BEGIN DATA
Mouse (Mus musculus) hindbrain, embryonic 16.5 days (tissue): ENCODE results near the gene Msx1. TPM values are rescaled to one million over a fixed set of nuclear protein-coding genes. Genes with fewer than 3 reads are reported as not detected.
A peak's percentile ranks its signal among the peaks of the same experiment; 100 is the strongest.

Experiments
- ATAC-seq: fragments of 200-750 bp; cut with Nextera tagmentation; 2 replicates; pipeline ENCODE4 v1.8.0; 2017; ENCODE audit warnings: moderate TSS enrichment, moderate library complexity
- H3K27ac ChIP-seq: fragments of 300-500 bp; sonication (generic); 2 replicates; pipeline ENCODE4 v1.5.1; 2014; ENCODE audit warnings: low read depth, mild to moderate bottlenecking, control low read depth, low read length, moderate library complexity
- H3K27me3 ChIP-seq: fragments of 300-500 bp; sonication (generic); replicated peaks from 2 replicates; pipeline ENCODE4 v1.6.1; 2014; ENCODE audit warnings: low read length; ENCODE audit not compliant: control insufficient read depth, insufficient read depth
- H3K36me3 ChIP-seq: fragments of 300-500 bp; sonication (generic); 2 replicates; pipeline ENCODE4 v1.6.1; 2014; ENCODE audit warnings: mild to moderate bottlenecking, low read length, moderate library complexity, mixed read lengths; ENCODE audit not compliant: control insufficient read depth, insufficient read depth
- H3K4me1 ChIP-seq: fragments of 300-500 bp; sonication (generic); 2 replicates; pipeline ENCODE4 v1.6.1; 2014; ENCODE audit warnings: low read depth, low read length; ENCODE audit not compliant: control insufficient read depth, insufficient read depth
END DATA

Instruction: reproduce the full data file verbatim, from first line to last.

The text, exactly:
Mouse (Mus musculus) hindbrain, embryonic 16.5 days (tissue): ENCODE results near the gene Msx1. TPM values are rescaled to one million over a fixed set of nuclear protein-coding genes. Genes with fewer than 3 reads are reported as not detected.
A peak's percentile ranks its signal among the peaks of the same experiment; 100 is the strongest.

Experiments
- ATAC-seq: fragments of 200-750 bp; cut with Nextera tagmentation; 2 replicates; pipeline ENCODE4 v1.8.0; 2017; ENCODE audit warnings: moderate TSS enrichment, moderate library complexity
- H3K27ac ChIP-seq: fragments of 300-500 bp; sonication (generic); 2 replicates; pipeline ENCODE4 v1.5.1; 2014; ENCODE audit warnings: low read depth, mild to moderate bottlenecking, control low read depth, low read length, moderate library complexity
- H3K27me3 ChIP-seq: fragments of 300-500 bp; sonication (generic); replicated peaks from 2 replicates; pipeline ENCODE4 v1.6.1; 2014; ENCODE audit warnings: low read length; ENCODE audit not compliant: control insufficient read depth, insufficient read depth
- H3K36me3 ChIP-seq: fragments of 300-500 bp; sonication (generic); 2 replicates; pipeline ENCODE4 v1.6.1; 2014; ENCODE audit warnings: mild to moderate bottlenecking, low read length, moderate library complexity, mixed read lengths; ENCODE audit not compliant: control insufficient read depth, insufficient read depth
- H3K4me1 ChIP-seq: fragments of 300-500 bp; sonication (generic); 2 replicates; pipeline ENCODE4 v1.6.1; 2014; ENCODE audit warnings: low read depth, low read length; ENCODE audit not compliant: control insufficient read depth, insufficient read depth